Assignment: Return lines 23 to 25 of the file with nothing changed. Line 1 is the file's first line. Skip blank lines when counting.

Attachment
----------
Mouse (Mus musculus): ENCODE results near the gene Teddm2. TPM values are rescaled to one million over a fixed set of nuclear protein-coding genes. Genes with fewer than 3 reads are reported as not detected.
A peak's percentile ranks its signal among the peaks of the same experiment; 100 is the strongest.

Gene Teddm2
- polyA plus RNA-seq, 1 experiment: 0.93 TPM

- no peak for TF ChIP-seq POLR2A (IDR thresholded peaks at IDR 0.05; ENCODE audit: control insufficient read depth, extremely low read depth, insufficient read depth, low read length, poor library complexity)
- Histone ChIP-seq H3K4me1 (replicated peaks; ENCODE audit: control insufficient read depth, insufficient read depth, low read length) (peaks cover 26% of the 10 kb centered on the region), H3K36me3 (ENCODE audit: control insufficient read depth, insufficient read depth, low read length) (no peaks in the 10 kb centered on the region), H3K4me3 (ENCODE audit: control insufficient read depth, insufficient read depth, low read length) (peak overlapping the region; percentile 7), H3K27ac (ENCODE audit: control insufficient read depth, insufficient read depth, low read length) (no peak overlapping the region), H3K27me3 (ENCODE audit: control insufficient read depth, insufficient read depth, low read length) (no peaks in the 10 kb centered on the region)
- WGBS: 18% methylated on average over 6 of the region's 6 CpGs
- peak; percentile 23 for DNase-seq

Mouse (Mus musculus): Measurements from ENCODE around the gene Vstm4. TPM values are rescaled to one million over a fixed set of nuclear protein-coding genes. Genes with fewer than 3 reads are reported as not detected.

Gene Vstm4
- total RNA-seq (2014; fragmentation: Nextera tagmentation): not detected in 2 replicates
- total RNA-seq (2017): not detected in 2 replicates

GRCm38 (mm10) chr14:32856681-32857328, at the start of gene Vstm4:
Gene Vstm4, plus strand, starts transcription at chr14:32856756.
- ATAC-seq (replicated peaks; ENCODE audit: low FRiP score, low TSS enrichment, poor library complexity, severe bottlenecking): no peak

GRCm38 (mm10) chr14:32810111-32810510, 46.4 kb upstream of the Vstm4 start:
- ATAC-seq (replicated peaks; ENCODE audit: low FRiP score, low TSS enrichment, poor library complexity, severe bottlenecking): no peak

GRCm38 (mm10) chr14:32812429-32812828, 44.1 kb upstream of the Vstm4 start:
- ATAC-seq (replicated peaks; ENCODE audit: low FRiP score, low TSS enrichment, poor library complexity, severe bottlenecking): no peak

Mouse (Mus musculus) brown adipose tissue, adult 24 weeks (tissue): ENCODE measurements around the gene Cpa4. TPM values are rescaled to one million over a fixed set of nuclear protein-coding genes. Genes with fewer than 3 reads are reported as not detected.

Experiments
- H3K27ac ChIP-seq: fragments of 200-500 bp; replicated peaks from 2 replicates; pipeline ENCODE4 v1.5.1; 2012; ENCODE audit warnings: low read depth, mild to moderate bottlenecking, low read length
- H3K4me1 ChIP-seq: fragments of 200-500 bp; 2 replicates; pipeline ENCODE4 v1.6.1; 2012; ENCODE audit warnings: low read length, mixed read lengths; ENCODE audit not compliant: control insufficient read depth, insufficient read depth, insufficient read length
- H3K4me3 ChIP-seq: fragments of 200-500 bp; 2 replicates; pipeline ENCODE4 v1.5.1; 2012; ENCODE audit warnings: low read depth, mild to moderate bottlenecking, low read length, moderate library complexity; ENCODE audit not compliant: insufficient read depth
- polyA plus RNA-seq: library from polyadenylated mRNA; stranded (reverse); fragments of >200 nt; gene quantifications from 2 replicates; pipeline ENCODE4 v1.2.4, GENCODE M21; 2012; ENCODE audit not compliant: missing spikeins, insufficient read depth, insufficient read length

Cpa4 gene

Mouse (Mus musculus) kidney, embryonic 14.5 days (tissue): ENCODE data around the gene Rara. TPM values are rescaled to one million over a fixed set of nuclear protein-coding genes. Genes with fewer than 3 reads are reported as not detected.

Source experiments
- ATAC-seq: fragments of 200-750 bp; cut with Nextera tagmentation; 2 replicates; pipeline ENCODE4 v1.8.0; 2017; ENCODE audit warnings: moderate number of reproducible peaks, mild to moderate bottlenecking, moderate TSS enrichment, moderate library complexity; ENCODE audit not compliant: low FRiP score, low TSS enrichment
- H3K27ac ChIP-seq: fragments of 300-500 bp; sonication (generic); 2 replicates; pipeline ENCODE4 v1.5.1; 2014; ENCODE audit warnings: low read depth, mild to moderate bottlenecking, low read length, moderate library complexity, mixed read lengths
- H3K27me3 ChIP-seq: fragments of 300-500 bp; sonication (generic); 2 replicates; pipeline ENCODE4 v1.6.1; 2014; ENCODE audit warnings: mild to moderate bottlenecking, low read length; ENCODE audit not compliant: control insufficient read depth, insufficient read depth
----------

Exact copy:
- H3K4me1 ChIP-seq: fragments of 200-500 bp; 2 replicates; pipeline ENCODE4 v1.6.1; 2012; ENCODE audit warnings: low read length, mixed read lengths; ENCODE audit not compliant: control insufficient read depth, insufficient read depth, insufficient read length
- H3K4me3 ChIP-seq: fragments of 200-500 bp; 2 replicates; pipeline ENCODE4 v1.5.1; 2012; ENCODE audit warnings: low read depth, mild to moderate bottlenecking, low read length, moderate library complexity; ENCODE audit not compliant: insufficient read depth
- polyA plus RNA-seq: library from polyadenylated mRNA; stranded (reverse); fragments of >200 nt; gene quantifications from 2 replicates; pipeline ENCODE4 v1.2.4, GENCODE M21; 2012; ENCODE audit not compliant: missing spikeins, insufficient read depth, insufficient read length